Vacuum Bleeding Lifters

Conventional wisdom suggests that submersing lifters in engine oil 12-24 hours prior to installation can help infuse them with oil, reduce lifter tick upon initial startup and reduce the length of the bleeding procedure, which typically requires running the engine at a few thousand RPM for a few minutes after initial engine start. So before leaving the shop the other day I filled a parts organizer with the lifters and covered them with the engine oil I plan to use for break-in.

Today I decided to vacuum bleed the lifters to see how much air would come out of them. I surmised that if little air was seen leaving the lifters during this process the conventional wisdom was correct. If not, I could argue that putting lifters (or BMW lifters at least) in oil ahead of time serves little purpose. As it turned out, lots of air came out of each lifter, so I have to say that putting them in oil ahead of time was pointless. But I also must admit that oil will naturally drain out of the lifters over time so storing them in oil after the bleeding process until they are needed naturally delays that process. This explains why my lifters are still covered in oil.

The issue in my case is that I'm not expecting to start the engine for at least a week, and possibly two. By that time I imagine a good amount of the oil will leak out and cause lifter tick during the first start so any judgment I may infer from this experience will likely be of limited value. In any case, stay tuned to find out what happens.

Crank Sensor and Other Items

I decided to install some miscellaneous parts on the block, starting with the crank sensor. My technician warned that this sensor can sometimes be difficult to install so I put a bit of silicone paste lube on the green o-ring and the mating bore in the block before sending it home. The new bolt I bought to secure the sensor came equipped with some blue thread locker but as I began to thread the bolt into the block I felt it firm up long before it should have. I surmised this was due to the thread locker but I could not risk the bolt snapping off in the block, so I removed it, washed it with mineral spirits and a wire brush, and then applied some liquid blue Loctite before trying again. This time it went in smoothly and with minimum effort. I wrapped up the installation by torquing it to 10Nm (88 inch pounds) a number accurately achieved with my 1/4" drive torque wrench.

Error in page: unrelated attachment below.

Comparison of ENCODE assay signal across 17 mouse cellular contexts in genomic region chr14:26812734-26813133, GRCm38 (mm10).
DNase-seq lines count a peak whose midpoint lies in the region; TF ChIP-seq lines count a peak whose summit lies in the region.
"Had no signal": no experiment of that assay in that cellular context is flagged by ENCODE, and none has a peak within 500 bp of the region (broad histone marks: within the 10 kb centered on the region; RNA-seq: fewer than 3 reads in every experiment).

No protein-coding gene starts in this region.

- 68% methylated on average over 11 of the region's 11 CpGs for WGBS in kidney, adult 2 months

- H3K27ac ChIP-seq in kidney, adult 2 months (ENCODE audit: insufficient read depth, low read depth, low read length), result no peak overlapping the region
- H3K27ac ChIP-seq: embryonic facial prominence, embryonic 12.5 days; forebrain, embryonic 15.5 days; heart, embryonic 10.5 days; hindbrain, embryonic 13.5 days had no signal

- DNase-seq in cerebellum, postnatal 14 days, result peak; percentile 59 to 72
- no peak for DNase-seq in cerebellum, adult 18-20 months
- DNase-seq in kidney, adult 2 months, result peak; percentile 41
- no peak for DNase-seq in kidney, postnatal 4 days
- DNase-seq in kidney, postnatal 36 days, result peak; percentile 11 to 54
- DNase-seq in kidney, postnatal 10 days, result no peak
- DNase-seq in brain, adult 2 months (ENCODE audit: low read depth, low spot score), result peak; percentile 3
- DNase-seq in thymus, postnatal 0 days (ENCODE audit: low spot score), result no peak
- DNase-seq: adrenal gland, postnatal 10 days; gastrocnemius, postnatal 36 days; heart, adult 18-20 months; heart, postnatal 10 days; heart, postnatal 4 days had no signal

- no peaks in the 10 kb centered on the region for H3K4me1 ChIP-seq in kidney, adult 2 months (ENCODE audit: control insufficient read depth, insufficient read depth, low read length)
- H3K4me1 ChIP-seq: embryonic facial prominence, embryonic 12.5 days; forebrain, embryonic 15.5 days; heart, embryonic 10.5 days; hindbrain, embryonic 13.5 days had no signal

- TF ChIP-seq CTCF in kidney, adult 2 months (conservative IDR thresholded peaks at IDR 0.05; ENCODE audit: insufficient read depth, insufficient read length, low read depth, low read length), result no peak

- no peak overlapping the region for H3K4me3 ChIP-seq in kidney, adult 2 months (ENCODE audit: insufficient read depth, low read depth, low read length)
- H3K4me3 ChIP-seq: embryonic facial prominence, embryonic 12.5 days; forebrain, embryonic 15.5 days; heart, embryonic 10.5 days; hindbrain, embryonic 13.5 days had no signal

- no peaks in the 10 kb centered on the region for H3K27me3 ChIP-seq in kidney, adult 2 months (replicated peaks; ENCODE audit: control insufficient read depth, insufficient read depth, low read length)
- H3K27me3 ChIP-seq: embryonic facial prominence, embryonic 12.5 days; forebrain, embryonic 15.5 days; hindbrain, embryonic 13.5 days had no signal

I then installed the heavy gauge bracket that attaches to the intake side of the block just behind the power steering pump. This is one of the brackets I wanted to have plated (mostly because it was plated originally) but could not risk letting it out of my sight because I could not figure out if it was still available from BMW. When I showed the bracket to my technician he recalled that this was part of a fix related to the power steering pump completed at the port when the car was originally delivered, and he felt this explained why it was not explicitly shown in the ETK. As corrosion starts when paint is scratched, I decided to protect the bracket by applying some CV2 grease to the bracket and the bolts. I then torqued them to 22 Nm (15 ft*lbs).

I wrapped up the day by installing the knock sensors. The threads of these cadmium plated bolts looked brand new, while the heads were a bit corroded. I tried to clean them up with a small wire brush and some mineral spirits and achieved reasonable results, so the original bolts were reinstalled. I checked the ETK and the replacement bolts appear to be Zinc, but I plan to check with my dealer to see if a Zinc-Nickel option is available. If it is, I'll buy new bolts and replace the originals.

Next Up

Assuming the head gasket arrives tomorrrow I plan to install the head, cam carriers, cams, timing sprockets and secondary timing chain. If the new studs arrive I'll be able to install the VANOS as well, but something tells me this will be a bit more work than I can hack in a single day so I'll likely wrap it all up on Sunday.